All the deets are below.

El Protector De La Gente, Jerry Brown:

61077042_d98cef67ff1

Here they are:

“Attorney General Edmund G. Brown Jr. today announced a landmark $1.4 billion settlement with three Wells Fargo affiliates to pay back investors, charities and small businesses that purchased auction-rate securities based on “misleading advice.”

“Wells Fargo convinced thousands of investors to purchase auction-rate securities with promises of robust returns and liquidity, but when the market collapsed, investors were left out in the cold,” Brown said. “Based on misleading advice, investors bought these risky securities. Now, retail investors and small businesses are finally getting their money back.”

Under today’s settlement, Wells Fargo will buy back $1.4 billion in non-liquid auction-rate securities from thousands of retail customers, charities, and small businesses nationwide, including about $700 million to California investors. Wells Fargo will also pay legal costs and future monitoring expenses incurred by Brown’s office. In February 2008, nationwide auction markets froze, and investors have been unable to sell their securities.

Earlier this year, Brown filed the suit against three Wells Fargo affiliates-Wells Fargo Investments, LLC; Wells Fargo Brokerage Services, LLC; and Wells Fargo Institutional Securities, LLC-for violating California’s Securities Law. Brown’s suit contended that Wells Fargo routinely misrepresented, marketed and sold auction-rate securities as safe, liquid and cash-like investments, omitting material facts.

The company was also charged with failing to supervise and train its sales agents and selling unsuitable investments. The lawsuit contended that Wells Fargo ignored clear industry and internal warnings about risk and previous auction failure.

In March 2005, the Securities and Exchange Commission (SEC), the “Big 4″ accounting firms, and the Financial Accounting Standards Board all determined that auction-rate securities should not be considered “cash equivalents.” Despite these warnings, Wells Fargo continued to aggressively sell and falsely market auction-rate securities as safe, liquid, cash-like investments until the nationwide auction markets froze in early 2008.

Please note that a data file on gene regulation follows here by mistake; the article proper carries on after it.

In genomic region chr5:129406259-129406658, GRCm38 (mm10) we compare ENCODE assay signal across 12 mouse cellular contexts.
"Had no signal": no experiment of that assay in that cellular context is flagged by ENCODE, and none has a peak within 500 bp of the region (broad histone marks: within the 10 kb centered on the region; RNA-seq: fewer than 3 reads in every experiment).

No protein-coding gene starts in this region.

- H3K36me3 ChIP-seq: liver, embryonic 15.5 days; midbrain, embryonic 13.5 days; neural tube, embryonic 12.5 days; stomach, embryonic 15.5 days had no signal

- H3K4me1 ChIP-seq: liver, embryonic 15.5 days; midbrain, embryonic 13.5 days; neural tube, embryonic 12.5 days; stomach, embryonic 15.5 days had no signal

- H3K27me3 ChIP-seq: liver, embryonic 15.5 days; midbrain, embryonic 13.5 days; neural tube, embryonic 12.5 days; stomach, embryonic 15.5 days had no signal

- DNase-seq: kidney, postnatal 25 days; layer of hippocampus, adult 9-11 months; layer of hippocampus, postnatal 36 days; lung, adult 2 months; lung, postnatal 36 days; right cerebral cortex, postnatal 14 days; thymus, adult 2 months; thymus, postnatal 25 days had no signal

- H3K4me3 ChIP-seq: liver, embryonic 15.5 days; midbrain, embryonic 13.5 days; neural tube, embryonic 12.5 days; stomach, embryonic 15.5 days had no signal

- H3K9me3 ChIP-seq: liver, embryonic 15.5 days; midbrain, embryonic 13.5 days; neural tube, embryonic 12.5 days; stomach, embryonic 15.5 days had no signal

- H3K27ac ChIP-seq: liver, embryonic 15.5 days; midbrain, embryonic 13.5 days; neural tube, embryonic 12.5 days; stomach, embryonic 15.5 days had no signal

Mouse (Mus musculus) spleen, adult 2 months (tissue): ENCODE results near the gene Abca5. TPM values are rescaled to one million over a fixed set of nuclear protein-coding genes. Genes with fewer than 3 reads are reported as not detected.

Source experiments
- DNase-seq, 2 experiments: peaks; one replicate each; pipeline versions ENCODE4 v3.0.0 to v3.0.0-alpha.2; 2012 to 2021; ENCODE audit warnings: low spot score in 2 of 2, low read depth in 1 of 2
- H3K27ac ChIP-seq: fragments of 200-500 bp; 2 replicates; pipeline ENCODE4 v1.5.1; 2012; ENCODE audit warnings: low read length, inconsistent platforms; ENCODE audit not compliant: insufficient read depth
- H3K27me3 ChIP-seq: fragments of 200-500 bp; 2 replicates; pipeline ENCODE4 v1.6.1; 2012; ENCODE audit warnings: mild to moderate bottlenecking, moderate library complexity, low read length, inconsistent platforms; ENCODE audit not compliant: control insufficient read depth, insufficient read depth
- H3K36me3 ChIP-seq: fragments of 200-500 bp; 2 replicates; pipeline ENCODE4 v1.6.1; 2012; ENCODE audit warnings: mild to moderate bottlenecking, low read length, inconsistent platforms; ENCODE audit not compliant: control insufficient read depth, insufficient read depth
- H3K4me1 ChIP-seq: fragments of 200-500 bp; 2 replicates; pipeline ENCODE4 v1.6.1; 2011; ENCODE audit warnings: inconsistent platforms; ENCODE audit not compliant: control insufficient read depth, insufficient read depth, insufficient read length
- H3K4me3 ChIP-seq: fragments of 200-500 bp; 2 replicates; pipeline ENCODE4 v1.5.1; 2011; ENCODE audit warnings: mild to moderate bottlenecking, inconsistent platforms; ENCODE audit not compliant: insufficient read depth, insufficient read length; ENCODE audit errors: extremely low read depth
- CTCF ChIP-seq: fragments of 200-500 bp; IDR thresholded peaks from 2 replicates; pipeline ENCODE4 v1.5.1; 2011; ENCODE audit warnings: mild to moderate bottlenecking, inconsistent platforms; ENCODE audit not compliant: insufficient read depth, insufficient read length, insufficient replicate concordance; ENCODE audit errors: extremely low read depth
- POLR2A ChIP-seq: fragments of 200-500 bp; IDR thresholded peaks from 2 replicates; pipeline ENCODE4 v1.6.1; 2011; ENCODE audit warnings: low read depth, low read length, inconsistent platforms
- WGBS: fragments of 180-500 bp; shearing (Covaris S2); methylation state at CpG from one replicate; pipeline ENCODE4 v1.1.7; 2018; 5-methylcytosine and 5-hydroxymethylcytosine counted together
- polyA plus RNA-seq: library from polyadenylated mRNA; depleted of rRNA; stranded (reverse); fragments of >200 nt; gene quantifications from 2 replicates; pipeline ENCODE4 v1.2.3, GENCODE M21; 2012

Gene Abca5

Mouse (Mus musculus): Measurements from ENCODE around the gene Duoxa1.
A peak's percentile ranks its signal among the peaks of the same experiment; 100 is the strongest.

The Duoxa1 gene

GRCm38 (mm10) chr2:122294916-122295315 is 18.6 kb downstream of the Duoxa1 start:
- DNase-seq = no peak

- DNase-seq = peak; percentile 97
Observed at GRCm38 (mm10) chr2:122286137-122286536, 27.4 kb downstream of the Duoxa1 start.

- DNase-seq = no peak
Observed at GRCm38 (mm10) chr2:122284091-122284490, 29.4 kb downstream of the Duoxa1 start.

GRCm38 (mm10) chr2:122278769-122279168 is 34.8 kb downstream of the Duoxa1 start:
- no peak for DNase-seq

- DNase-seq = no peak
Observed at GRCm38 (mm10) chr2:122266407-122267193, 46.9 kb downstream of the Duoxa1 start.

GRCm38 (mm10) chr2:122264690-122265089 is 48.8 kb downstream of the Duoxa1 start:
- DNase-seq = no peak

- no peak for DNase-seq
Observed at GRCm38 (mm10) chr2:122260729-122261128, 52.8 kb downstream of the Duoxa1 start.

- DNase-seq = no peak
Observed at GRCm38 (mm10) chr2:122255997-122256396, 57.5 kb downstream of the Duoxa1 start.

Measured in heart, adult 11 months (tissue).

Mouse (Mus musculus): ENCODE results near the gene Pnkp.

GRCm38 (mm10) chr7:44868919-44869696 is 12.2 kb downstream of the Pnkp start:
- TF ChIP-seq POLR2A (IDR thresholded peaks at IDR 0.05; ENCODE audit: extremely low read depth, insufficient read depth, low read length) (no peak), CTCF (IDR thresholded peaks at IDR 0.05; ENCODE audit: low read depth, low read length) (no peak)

In marketing and selling these investments, Wells Fargo failed to inform investors about how auction-rate securities or the auction process worked, as well as the risks and consequences of auction failure.”

Ever more deets, after the jump.

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Jerry Brown Demands Details on Huge $8 Billion Prison Plan

Monday, December 8th, 2008

Attorney General Jerry Brown thinks California should get a peek at how a court-appointed overseer plans to spend eight billion dollars to improve health care in the prison system.

If public money is being spent,” Brown said, “the public has the right to know how it’s going to be spent.”

That sounds fair enough. Get his side of the story here:

Attorney General Brown Urges Reversal of Decision Forcing California to Make $250 million “Down-Payment” for Massive Prison Plan.

Our feisty AG:

via “Thomas Hawk’s” Photostream

Or just read the whole brief that was filed today and then decide for yourself here. Well, that’s a bit much to read, but here’s the crux:

“The State of California has acknowledged the need to provide constitutionally adequate healthcare. The state, however, argues that the Receiver has not complied with the Prison Litigation Reform Act, which requires that any prison remediation plan that a court orders “is narrowly drawn, extends no further than necessary to correct the violation of the Federal right, and is the least intrusive means necessary to correct the violation of the Federal right.” (18 U.S.C. § 3626(a)(1)(A)).”

Is that so crazy, wanting to see what the plans are before turning over a quarter billion dollar “down payment?”

We’ll see.